What does the government’s promised ‘disability lens’ really mean?

The last minute Liberal election commitment to apply a disability lens to all federal government decisions was both fought for and welcomed widely by the disability community across the country.

But it’s easy to promise. Now the government must deliver. 

The pledge for a disability lens meets its first test in a recent challenge to Canada’s medical assistance in dying (MAiD) legislation. The most important safeguard for those with disabilities was recently removed from the assisted dying legislation by the Quebec Supreme Court, which struck down the prerequisite for a “natural, reasonably foreseeable death.”   

The Liberal decision announced during the election not to appeal this ruling, and to expand the existing law to bring it in line with the ruling, is a slap in the face to disabled Canadians. It denies them both a good life and a good death.

How so?

Human rights are primarily about levelling the playing field and protecting minority groups. Canada’s largest minority group is disabled people — one in five Canadians, according to Statistics Canada. By no stretch of the imagination have our federal and provincial governments been fair to them.

Every horror experienced by Indigenous people and ethnic groups in Canada is still happening to those of us with disabilities. 

We still have the equivalent of residential schools for disabled people. We still sterilize disabled people. We still separate them from their families. We still put them in solitary confinement in our schools and services. We still make them the butt of our jokes. We still tolerate their chronic poverty and high unemployment, which is double the national average.

We still begrudge disabled people basic supports that enable them to contribute to society.

Those are some of the tangible barriers that deny a good everyday life to disabled Canadians. Their lives are also saturated by patronization, mockery, cruelty, low expectations and ignorance. And when it comes time to die, they face, along with the rest of Canadians, a lack of palliative care and hospice resources.

It is no wonder that disabled people fear being forced toward an early death. That fear is justified.

Sean Tagert of Powell River chose medically assisted death in August because he could not get the home care that would keep him close to his son. "Ensuring consistent care was a constant struggle and source of stress for Sean as a patient," read the Facebook post in his honour. “The few institutional options on hand … would have offered vastly inferior care while separating him from his family, and likely would have hastened his death.” Sean had ALS (also known as Lou Gehrig’s disease).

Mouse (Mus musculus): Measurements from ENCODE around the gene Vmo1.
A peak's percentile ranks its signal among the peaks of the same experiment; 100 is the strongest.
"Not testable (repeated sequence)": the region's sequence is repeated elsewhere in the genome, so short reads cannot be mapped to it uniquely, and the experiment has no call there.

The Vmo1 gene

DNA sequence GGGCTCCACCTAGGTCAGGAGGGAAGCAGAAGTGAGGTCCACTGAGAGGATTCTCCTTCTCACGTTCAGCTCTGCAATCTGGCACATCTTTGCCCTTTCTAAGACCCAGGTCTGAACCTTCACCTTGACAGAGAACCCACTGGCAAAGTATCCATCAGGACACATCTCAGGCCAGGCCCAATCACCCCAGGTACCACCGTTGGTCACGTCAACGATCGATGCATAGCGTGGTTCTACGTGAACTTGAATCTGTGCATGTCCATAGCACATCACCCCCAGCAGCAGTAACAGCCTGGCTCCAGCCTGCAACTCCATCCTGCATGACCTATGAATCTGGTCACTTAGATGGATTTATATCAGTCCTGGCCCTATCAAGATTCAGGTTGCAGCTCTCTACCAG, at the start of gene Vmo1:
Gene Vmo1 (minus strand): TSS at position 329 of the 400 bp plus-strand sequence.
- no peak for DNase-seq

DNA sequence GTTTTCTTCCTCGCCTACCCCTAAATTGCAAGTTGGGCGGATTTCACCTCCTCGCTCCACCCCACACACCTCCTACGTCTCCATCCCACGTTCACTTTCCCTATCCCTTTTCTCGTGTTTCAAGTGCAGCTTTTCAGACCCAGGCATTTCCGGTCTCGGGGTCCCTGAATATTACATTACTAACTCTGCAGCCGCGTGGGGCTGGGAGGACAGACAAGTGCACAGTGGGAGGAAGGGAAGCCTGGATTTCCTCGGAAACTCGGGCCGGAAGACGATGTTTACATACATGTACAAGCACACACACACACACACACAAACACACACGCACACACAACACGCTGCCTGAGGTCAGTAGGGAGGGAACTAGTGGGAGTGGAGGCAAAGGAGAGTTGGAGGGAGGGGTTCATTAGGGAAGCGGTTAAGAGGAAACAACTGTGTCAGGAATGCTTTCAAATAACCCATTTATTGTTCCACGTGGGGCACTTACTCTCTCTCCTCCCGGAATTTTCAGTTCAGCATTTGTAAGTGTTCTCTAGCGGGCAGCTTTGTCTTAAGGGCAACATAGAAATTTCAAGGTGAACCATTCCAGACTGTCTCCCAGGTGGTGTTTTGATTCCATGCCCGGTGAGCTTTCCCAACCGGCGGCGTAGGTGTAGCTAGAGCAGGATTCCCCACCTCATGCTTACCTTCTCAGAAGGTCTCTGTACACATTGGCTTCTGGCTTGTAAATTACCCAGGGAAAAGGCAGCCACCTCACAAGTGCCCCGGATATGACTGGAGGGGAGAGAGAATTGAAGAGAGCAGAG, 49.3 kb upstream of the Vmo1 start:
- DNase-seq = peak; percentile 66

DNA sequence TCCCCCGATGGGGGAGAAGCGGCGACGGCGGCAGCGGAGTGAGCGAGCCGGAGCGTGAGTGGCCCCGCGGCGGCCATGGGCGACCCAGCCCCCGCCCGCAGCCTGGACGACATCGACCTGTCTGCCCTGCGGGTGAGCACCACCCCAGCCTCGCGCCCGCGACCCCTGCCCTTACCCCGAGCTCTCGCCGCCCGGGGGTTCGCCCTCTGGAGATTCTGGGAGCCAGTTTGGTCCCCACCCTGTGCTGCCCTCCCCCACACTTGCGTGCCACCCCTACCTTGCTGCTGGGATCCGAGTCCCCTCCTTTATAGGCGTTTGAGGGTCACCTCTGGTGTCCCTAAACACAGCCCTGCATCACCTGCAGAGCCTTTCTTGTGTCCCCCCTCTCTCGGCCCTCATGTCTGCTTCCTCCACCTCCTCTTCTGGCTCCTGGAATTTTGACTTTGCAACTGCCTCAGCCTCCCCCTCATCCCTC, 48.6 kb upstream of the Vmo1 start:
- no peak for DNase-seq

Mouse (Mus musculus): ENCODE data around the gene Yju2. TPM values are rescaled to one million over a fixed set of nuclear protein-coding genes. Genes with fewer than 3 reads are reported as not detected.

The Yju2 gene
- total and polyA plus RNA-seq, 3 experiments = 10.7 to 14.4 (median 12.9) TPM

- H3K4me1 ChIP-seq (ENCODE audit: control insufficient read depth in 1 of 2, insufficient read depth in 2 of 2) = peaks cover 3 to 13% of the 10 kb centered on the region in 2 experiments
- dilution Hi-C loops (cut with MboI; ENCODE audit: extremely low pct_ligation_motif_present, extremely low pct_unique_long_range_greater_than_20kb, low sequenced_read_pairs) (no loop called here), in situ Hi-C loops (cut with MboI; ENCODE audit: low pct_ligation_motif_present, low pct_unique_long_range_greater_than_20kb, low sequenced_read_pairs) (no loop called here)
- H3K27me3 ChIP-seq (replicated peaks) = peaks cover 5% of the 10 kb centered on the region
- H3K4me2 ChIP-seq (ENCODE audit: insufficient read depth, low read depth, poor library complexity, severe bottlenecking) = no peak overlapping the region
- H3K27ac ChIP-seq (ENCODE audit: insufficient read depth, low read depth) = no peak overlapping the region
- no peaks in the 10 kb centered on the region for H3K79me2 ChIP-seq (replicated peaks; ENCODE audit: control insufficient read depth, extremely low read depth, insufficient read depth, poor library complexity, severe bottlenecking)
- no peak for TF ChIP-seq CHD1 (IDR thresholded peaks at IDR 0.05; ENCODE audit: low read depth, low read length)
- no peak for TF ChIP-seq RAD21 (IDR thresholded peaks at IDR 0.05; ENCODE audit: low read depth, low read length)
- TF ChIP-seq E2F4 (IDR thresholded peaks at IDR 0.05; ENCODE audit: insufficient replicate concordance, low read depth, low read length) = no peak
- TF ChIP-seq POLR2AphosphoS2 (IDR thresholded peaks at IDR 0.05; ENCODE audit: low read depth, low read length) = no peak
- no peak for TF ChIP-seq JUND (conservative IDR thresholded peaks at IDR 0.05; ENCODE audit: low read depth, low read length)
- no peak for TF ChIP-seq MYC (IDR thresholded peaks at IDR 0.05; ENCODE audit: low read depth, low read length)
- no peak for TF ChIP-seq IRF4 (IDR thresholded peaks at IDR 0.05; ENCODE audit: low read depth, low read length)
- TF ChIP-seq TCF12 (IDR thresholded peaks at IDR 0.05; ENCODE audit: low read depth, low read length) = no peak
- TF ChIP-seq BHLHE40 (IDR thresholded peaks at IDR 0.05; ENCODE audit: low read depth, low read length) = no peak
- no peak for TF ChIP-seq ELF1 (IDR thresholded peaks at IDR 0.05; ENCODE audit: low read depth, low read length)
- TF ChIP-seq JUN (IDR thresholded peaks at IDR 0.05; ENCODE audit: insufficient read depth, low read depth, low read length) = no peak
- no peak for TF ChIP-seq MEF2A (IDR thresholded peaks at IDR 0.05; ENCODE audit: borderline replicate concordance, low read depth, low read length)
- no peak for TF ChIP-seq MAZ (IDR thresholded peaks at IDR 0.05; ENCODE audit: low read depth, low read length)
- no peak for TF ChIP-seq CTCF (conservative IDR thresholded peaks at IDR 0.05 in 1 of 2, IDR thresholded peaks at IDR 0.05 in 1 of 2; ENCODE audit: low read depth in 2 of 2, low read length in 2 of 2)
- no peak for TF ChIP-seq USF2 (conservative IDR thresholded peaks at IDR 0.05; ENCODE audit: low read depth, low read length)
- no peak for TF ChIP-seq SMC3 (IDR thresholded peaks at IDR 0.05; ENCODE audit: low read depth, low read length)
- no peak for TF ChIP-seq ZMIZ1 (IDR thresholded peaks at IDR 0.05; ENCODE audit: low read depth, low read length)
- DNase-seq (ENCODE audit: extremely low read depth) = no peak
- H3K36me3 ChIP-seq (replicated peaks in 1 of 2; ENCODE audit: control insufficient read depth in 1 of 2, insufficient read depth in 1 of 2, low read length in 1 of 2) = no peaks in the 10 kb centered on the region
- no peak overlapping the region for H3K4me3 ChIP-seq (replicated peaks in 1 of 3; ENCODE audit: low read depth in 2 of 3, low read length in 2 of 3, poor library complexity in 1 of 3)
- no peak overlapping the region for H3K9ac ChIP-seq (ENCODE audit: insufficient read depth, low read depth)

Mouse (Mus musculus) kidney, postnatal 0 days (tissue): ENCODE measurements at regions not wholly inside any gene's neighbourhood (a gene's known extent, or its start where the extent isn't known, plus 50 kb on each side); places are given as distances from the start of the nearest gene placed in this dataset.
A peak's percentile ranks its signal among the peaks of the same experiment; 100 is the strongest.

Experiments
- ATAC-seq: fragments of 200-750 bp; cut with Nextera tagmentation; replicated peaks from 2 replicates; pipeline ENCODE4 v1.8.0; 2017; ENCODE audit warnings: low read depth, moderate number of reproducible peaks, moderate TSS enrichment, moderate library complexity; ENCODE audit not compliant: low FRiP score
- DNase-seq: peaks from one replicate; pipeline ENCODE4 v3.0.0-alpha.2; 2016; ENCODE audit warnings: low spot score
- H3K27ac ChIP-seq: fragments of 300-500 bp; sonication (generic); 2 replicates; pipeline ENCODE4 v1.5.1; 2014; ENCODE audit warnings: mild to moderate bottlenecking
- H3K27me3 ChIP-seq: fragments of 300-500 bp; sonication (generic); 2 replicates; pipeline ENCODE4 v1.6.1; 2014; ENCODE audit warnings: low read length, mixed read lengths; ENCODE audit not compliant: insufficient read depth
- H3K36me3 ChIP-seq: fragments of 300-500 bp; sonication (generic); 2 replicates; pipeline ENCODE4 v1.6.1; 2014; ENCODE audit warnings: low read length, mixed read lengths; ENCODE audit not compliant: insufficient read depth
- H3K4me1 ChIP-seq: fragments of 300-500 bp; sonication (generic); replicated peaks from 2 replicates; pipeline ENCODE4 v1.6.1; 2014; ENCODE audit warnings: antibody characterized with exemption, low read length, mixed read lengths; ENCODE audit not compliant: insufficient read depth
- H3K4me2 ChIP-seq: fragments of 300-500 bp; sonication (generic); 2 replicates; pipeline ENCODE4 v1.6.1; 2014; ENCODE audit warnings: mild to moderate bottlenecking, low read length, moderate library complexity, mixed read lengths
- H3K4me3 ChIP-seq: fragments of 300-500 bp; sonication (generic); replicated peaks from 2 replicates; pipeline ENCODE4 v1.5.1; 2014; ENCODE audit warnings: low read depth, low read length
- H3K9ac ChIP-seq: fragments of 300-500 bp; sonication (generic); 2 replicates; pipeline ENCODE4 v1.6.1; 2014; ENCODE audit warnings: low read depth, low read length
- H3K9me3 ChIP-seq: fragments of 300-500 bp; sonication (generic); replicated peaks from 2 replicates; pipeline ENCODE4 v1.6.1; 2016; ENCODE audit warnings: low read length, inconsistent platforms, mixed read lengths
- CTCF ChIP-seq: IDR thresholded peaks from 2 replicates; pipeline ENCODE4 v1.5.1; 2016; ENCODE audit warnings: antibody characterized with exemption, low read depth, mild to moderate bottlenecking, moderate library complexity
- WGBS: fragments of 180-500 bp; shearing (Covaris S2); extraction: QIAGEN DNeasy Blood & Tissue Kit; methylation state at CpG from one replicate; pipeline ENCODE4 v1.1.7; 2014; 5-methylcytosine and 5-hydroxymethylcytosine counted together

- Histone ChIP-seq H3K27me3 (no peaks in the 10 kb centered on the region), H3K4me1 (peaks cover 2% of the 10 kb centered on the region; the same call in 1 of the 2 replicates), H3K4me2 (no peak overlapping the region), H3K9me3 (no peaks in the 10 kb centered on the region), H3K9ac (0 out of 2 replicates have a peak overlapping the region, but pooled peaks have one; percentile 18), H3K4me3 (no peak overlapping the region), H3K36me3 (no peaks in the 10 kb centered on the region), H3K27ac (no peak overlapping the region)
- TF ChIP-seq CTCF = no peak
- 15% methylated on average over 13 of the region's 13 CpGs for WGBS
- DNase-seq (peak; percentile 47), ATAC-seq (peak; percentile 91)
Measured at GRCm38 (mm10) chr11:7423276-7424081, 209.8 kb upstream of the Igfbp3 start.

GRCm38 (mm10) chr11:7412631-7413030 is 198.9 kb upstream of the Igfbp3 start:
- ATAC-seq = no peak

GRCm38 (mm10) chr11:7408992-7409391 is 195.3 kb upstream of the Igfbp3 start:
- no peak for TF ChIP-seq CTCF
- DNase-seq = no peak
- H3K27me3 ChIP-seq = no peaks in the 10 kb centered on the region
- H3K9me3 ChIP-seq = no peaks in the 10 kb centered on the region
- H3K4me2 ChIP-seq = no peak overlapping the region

The family of Alan Nichols worries he too was pushed toward an early death. They say the current MAID safeguards did not work for him, that he was not facing imminent death, that he was mentally ill and unable to give informed consent.

These are not isolated instances. Disabled people report having trouble accessing basic medical care or being offered medically assisted death instead. Parents are told that it can arranged that their disabled child need not ever wake up from their surgery.

Assurances that removing safeguards won’t affect you are meaningless if you live in an environment where you must fight for your basic rights every day, everywhere.

The current MAID legislation was a fine balance between respecting the rights of people with disabilities and seniors while honouring the wishes of Canadians to choose a physician assisted death. The legislation is three years old.

What is the rush to change it when it has not been properly evaluated, when unintended consequences remain unstudied? Municipal zoning amendments can take longer to amend – and lives aren’t at stake. By contrast, disabled people have been waiting for Canada to fulfill its obligations to them since Confederation — more than one hundred and fifty years ago.

Applying a disability lens doesn’t mean the obliteration of the existing safeguards of MAID legislation. It means addressing the lack of community supports and palliative care resources for disabled people and other vulnerable Canadians.

An essential and fair first step in addressing an imbalance that has gone on far too long is restoring the safeguards to assisted dying legislation the Quebec Supreme Court took away.

By David Roche and Al Etmanski

David Roche is a pioneer of disability culture, author, actor, speaker and long-time activist in the facial difference community. See davidroche.com, loveatsecondsight.org, facebook.com/HappyFacethemovie

Al Etmanski is an author, and community organizer. He has been a disability advocate since the birth of his daughter four decades ago. He has led the closure of institutions and segregated schools and proposed the creation of the world’s first Registered Disability Savings Plan (RDSP.) His new book The Power of Disability will be published in February 2020.